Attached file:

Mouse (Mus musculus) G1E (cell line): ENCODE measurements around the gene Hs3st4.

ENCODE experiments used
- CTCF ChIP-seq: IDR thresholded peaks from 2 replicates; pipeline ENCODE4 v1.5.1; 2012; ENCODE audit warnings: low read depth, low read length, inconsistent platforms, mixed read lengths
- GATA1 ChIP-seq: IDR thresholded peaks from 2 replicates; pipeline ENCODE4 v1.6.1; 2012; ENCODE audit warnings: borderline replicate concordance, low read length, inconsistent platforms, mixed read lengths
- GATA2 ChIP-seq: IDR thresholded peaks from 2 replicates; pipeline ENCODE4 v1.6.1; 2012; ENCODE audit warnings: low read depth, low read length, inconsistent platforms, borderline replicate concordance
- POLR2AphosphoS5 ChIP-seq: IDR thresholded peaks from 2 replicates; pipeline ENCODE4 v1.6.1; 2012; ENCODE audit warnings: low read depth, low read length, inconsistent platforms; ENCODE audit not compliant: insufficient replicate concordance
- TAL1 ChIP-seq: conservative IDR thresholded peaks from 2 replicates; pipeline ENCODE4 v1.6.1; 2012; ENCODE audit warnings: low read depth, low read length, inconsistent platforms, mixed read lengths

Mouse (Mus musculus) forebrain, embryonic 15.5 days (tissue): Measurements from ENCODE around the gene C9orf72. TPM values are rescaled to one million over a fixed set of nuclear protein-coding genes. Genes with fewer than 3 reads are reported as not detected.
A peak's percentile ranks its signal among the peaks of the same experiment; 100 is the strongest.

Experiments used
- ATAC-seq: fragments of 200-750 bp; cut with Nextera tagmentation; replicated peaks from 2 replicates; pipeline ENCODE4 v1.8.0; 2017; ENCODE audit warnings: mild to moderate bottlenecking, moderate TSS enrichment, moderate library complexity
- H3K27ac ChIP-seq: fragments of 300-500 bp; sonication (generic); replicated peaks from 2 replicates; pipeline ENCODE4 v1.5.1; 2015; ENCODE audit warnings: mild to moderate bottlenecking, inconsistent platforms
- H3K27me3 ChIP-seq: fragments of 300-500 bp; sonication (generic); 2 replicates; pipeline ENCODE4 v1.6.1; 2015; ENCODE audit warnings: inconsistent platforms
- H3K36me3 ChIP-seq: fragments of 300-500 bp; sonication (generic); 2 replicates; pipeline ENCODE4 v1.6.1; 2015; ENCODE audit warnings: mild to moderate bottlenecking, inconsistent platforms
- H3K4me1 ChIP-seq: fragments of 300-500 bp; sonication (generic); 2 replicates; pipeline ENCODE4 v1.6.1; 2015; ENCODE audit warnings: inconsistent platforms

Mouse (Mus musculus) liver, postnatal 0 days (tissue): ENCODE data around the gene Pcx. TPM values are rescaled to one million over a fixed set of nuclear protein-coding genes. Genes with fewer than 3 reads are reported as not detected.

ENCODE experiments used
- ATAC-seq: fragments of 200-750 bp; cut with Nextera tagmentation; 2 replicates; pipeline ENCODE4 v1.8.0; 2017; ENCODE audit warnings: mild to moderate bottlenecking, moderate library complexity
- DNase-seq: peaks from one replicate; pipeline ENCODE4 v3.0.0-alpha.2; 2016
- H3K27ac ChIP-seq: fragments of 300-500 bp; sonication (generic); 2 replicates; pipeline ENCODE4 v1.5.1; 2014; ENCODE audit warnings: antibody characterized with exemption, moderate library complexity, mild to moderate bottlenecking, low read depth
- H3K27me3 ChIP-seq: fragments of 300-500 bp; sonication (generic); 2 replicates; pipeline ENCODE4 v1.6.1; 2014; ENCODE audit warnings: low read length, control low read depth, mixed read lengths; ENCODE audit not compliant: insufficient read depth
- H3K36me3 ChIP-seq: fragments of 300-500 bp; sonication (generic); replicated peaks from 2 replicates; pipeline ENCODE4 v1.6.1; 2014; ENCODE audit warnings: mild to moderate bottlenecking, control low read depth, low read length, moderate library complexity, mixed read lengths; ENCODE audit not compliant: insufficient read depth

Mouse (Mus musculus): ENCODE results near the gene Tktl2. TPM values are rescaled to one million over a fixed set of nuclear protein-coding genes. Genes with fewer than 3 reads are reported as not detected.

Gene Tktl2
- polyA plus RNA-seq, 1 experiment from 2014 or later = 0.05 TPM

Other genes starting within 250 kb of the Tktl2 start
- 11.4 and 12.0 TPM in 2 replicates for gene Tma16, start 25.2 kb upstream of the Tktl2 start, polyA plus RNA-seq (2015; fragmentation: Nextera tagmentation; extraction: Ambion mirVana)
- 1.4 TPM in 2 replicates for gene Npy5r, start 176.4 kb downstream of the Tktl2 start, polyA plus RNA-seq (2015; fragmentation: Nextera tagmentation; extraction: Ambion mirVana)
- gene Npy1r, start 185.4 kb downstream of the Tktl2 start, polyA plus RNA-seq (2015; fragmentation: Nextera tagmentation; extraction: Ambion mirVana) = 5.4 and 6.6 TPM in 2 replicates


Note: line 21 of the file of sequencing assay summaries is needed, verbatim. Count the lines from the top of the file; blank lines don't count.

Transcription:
- H3K27me3 ChIP-seq: fragments of 300-500 bp; sonication (generic); 2 replicates; pipeline ENCODE4 v1.6.1; 2014; ENCODE audit warnings: low read length, control low read depth, mixed read lengths; ENCODE audit not compliant: insufficient read depth